computer vision, opencv relating real world object size to image pixel size

My goal is to mount a web camera on a ground vehicle robot and have it recognize
lanes and drive in between the lanes. In order to look for the appropriate size
lines(lanes) in an image, I am trying to learn how to convert the size of a real
world object to image pixel size.
If I mount a usb camera so that its height above the ground is a known fixed
vertical distance from the ground, and the angle between the center of the
camera lens is fixed, how do I relate the size of a real world object to the
number of pixels in the image.
Example: My camera is two feet above the floor. If I define the y axis as
pointing upward from the floor, my camera is on the y axis at real world
coordinates (x = 0, y = 2 feet, z = 0). It has an angle of 15 degrees below the
horizontal xz plane, meaning my camera is pointed downwards toward the floor.
I take an image of some bright green tape on the floor. The tape is 3 feet long
and 2 inches wide. How do I translate an object of 3 feet long and 2 inches wide
to pixel dimensions? How do I calculate how many pixels represent 3 feet in my
image? I am trying to recognize lines of the approximate size.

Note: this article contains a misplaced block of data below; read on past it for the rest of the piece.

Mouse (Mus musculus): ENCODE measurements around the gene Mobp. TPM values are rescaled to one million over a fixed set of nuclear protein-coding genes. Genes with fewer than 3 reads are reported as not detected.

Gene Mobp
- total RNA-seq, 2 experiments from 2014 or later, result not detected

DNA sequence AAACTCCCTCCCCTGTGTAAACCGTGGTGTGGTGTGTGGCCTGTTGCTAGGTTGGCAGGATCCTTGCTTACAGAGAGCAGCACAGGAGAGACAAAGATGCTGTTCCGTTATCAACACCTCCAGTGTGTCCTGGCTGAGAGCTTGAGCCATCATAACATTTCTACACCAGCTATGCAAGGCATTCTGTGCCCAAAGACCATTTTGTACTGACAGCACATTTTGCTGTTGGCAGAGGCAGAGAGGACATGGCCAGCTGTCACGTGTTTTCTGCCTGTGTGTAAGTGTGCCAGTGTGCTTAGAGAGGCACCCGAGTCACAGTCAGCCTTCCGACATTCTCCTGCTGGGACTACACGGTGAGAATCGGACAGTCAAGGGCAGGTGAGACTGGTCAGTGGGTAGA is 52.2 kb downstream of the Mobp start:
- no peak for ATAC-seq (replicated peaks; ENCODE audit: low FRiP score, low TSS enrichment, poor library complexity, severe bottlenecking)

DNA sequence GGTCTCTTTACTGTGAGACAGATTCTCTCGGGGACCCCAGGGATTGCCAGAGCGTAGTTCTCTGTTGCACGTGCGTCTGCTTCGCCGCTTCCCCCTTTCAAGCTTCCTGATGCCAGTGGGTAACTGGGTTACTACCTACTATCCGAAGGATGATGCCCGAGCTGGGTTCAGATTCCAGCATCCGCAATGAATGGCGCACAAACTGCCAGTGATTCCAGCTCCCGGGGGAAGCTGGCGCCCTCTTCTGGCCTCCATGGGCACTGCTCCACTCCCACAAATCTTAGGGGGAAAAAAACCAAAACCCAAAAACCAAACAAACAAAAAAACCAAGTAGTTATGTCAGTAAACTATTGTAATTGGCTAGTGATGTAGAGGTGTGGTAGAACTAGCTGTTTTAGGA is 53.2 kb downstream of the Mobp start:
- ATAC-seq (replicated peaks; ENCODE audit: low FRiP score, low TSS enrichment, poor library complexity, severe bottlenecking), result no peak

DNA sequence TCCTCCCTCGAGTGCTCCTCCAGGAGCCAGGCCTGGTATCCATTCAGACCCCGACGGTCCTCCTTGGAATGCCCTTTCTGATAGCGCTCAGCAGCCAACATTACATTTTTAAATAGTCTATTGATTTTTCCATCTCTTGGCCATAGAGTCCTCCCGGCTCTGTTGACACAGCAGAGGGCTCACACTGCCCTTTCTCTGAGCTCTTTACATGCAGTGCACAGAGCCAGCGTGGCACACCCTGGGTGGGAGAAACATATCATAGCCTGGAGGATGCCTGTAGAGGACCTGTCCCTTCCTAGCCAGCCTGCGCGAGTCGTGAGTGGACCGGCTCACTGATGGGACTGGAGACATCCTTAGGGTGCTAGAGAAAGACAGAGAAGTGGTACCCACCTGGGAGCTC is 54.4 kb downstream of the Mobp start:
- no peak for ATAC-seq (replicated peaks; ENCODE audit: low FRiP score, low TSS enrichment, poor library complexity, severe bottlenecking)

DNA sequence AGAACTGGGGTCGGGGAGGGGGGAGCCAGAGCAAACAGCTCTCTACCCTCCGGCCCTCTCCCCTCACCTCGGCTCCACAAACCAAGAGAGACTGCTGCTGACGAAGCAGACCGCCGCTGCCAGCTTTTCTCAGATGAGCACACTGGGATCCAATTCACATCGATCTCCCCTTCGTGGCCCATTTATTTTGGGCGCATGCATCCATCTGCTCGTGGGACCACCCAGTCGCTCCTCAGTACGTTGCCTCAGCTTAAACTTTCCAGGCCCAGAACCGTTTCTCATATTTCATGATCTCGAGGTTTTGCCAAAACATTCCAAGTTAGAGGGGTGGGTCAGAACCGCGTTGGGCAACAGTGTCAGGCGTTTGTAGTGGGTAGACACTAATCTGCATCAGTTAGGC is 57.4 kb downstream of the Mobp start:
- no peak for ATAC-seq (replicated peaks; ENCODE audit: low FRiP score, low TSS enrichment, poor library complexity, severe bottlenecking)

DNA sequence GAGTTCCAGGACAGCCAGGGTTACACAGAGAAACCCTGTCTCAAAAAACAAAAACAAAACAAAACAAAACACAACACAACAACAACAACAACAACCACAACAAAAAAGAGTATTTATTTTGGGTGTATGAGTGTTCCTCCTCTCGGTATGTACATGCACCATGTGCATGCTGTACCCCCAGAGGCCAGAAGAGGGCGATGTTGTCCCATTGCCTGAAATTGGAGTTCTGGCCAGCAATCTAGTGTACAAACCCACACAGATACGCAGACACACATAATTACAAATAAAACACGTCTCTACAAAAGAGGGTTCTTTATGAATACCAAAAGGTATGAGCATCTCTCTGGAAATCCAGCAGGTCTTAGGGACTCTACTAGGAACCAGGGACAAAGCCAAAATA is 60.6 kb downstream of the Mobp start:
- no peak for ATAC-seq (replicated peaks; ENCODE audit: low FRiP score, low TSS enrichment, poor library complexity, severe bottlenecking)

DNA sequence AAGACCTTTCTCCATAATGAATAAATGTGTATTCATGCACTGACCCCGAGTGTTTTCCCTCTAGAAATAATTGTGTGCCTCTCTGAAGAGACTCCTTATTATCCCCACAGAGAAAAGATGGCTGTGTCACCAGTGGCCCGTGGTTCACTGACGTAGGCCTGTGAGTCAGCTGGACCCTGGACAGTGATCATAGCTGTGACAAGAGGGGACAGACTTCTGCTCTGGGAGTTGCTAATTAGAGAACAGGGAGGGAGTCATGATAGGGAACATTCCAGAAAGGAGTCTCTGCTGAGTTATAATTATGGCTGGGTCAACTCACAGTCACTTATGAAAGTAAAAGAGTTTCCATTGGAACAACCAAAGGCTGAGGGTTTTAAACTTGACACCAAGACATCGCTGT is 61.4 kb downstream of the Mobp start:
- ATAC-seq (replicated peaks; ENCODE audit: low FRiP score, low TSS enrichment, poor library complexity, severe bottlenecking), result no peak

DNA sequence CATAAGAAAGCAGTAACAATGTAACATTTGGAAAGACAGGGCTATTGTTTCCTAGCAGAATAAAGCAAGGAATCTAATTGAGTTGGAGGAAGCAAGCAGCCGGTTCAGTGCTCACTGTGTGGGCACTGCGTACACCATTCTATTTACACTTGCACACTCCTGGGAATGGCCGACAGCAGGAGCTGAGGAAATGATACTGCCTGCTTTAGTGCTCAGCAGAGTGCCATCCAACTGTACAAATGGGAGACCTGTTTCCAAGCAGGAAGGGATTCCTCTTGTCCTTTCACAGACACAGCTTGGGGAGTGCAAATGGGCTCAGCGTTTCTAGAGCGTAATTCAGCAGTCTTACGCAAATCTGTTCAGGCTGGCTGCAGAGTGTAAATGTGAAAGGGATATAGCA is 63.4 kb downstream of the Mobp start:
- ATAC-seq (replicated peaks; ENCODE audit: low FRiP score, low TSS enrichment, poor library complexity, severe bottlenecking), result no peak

Thank you in advance for your help.
Reply to
willydlw
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Well, if you assume you will only be operating on a flat surface, you can do the math to translate this. But if the robot tilts at all (even a little), or the surface is not totally flat, you can't do a direct translation from an image to a size on the ground.
A rectangle on the ground, will show up as a trapezoid in the image data. Or, if you do the projection backwards, a square set of pixels, translates to a trapezoid area on the ground.
To do the math, you need to know the exact optical characteristics of the camera. For practical reasons, it will probably be easier if you ignore all that, and just create a translation based on empirical measurements. That is, draw an accurate grid on the ground, position the robot at an exact location on that grid, take an image, and then use the grid in the image as your foundation of how to map between pixels and grid locations on the ground. So the in the middle, the image might be 12" high on the ground, on the edges, it might 14.5", the bottom edge of the pixels might translate to 6" on the ground, and the top edge of the pixels might translate to 60 inches on the ground, etc.
What might be useful, is to take the pixel data, and translate it through a pixel resizing and distorting operation to create a ground-pixel map with constant size ground pixels (like 100 per inch or something). Then do the map processing on the ground pixels instead of the image pixels.
Reply to
Curt Welch
Have you looked at roborealm?
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Reply to
casey

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